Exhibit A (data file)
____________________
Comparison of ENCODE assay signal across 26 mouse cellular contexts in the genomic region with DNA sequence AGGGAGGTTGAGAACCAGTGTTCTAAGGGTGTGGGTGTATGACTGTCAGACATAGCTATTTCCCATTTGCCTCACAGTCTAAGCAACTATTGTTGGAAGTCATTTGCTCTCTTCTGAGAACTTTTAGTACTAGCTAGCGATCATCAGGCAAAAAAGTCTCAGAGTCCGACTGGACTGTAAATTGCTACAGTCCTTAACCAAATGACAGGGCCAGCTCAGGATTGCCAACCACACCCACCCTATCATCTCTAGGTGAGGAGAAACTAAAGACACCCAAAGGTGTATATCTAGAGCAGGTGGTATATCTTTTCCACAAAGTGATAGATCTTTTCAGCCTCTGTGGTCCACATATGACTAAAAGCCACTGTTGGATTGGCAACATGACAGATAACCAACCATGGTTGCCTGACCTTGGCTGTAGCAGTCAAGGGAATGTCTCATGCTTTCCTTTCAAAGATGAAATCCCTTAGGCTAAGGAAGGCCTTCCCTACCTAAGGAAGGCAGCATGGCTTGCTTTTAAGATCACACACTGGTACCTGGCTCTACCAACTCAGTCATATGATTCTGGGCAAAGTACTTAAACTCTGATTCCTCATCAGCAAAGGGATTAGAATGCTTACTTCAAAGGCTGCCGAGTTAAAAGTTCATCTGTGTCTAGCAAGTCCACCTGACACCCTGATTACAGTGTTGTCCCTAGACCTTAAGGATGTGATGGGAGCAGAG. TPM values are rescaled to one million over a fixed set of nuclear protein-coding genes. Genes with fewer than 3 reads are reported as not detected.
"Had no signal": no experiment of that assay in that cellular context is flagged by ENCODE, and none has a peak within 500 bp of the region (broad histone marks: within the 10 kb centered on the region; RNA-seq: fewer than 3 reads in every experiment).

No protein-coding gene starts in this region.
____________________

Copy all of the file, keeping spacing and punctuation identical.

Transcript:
Comparison of ENCODE assay signal across 26 mouse cellular contexts in the genomic region with DNA sequence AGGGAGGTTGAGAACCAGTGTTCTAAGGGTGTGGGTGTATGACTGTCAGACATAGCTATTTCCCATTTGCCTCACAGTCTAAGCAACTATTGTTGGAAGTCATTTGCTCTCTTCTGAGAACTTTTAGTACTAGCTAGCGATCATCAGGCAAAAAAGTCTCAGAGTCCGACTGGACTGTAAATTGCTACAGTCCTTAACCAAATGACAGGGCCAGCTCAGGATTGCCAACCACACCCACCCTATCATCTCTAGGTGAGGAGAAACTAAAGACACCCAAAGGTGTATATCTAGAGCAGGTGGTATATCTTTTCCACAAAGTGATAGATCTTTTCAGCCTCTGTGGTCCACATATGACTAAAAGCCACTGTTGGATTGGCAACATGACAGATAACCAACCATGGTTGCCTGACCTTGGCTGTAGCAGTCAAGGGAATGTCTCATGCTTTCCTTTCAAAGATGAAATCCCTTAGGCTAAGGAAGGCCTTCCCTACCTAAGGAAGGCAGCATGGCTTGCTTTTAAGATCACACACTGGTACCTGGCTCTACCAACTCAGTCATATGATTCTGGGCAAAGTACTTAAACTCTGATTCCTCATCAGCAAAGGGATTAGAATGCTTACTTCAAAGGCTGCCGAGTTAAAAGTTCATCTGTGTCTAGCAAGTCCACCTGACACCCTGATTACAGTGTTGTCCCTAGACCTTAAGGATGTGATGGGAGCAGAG. TPM values are rescaled to one million over a fixed set of nuclear protein-coding genes. Genes with fewer than 3 reads are reported as not detected.
"Had no signal": no experiment of that assay in that cellular context is flagged by ENCODE, and none has a peak within 500 bp of the region (broad histone marks: within the 10 kb centered on the region; RNA-seq: fewer than 3 reads in every experiment).

No protein-coding gene starts in this region.